Wednesday, July 01, 2009

Meatpacking District, Gansevoort Street Between Greenwich and Washington Streets


Mary Sargent © 2009 …………………………………….. click to enlarge

My apologies for the non-post last night, an historic first for this blog. (Not counting vacations, of course.) I was just congratulating myself on that the other day. In almost three years, I've never missed a daily post, I said to Barbara. I'm impressed with myself, I said. See what happens when you say something like that out loud?

Last night I came home late, maybe just a touch looped, and realized this wasn't going to be like those other nights when I've come home late and just a touch looped, because tonight I needed to research the Meatpacking District and then write a coherent couple of paragraphs. Furthermore, it couldn't be put off because this was the only photo of historic buildings on this walk. Realizing all this took the last bit of brainpower I had left, so I said to myself, I'll just take a little nap and do this later. When I awoke at 10 a.m. this morning, it was clear that I couldn't call this last night.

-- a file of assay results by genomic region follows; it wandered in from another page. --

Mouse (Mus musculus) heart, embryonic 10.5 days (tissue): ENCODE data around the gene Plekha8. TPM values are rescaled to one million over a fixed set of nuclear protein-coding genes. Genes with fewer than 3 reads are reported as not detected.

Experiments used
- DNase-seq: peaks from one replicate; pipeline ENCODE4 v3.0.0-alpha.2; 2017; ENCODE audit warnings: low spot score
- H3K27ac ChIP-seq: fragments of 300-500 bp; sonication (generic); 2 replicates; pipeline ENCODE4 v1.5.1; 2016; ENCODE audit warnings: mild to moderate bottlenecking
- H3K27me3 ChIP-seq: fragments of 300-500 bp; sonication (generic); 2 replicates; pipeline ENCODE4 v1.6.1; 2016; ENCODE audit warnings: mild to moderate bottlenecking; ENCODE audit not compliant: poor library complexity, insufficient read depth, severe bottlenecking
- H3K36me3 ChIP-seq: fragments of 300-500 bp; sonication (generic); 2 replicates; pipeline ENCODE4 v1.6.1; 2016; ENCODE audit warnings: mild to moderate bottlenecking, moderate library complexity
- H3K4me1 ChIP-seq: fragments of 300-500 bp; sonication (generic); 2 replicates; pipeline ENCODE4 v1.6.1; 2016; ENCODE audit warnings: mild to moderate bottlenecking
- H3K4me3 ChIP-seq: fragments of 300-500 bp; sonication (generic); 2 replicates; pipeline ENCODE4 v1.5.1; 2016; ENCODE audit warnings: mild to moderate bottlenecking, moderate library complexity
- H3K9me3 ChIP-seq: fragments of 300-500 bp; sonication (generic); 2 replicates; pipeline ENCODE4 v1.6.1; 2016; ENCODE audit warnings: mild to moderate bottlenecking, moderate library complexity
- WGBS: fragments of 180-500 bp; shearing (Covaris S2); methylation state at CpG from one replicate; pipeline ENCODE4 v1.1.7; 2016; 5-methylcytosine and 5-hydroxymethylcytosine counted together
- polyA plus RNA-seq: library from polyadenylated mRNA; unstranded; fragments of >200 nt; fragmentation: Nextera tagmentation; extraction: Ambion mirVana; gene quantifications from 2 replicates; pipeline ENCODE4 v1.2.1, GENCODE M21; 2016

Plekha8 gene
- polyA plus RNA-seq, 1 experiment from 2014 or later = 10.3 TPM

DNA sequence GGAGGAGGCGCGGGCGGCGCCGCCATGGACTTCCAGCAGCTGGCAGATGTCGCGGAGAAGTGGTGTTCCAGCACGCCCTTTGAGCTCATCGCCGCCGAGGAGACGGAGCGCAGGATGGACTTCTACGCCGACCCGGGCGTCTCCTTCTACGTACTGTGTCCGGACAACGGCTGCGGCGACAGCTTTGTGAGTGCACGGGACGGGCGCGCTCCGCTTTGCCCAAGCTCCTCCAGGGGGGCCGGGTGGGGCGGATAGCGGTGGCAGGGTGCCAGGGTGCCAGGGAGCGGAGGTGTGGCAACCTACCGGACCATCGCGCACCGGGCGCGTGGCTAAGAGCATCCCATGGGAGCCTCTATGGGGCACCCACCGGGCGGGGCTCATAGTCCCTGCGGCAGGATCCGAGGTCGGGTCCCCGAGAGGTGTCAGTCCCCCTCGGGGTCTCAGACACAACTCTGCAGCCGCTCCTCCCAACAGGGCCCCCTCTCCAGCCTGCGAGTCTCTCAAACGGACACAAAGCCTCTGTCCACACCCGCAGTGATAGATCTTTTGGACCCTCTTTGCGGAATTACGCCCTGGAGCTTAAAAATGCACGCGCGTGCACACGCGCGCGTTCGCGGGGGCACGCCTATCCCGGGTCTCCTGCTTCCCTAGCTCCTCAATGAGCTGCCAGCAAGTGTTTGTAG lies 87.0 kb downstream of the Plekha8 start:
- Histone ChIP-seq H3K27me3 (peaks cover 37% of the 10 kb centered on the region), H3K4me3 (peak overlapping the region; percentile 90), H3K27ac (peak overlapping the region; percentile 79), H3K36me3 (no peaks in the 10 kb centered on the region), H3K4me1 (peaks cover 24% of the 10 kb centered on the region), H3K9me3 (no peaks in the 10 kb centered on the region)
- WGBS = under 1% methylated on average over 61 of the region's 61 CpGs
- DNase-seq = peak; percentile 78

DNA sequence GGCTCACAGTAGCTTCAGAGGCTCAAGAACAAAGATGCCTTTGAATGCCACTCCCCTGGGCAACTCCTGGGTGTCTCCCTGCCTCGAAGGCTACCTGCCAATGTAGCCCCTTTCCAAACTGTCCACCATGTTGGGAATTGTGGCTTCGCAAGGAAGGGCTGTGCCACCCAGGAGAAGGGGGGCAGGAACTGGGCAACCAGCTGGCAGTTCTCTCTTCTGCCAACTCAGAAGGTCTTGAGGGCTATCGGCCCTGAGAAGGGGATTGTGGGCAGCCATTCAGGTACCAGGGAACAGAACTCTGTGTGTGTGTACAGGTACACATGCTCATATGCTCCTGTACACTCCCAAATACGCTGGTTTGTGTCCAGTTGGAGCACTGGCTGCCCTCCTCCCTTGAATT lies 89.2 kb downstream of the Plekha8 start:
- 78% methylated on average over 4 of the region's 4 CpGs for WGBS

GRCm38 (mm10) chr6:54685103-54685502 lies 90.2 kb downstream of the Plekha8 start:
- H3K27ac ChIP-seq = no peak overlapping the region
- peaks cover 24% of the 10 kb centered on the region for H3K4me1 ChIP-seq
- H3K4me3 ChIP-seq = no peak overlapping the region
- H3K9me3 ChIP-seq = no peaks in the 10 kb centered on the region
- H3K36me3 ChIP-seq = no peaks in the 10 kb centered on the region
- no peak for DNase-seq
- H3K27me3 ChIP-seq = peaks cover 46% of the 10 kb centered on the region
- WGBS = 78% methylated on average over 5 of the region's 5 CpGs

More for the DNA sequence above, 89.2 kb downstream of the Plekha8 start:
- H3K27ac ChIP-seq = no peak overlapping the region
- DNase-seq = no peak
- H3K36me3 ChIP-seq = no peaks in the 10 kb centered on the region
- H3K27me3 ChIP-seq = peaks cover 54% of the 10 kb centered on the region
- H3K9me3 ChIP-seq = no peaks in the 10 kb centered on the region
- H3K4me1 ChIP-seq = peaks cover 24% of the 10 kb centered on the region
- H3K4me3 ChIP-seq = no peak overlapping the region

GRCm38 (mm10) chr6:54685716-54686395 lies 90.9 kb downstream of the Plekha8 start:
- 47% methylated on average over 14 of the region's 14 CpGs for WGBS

But enough lamenting. Onward to the business at hand. I'm not going address the Meatpacking District as a whole, because another day, I will do a more District centered walk and talk about it then. (This one is more High Line centered.) But I came across the Gansevoort Market Historic District Designation Report of 2003 and found the detailed history of these buildings at 52-58 Gansevoort Street. You can imagine how thrilled I was. (The building at the left is Griffin Lounge as of April 2009, a more recent addition to the street, and not under discussion here.)

Nos. 54-56, the middle two of the building at the right, began life around 1850-54 as a carpenter shop and stable, and nos. 52 and 58 on the ends, were constructed as tenements in 1853. Yes, tenements are generally (always?) more than two stories, and these tenements were originally 3 and 4 stories tall. The carpenter shop and stable were operated by one family, William Hoe, his son James Hoe, and James's sons, William and George, from the beginning in 1853 until the company went bankrupt in 1933. In 1937, during the "last major phase of development of the district," according to the report, when new low rise buildings were built and other buildings altered and reduced in height for market uses, these buildings were reduced to two stories and connected to form a market building, with upstairs offices. The first tenants dealt in wholesale fruit and produce. In 1963, Ottman & Co. expanded its wholesale meat business into this space and the name is still visible on the end of the metal awning, but I can't find any evidence of the company's existence today.

The report concludes that this building contributes to the District, not only because of its market use, but because its brick and stone façade and metal canopy contributes to the visual cohesion of the district.

See map.

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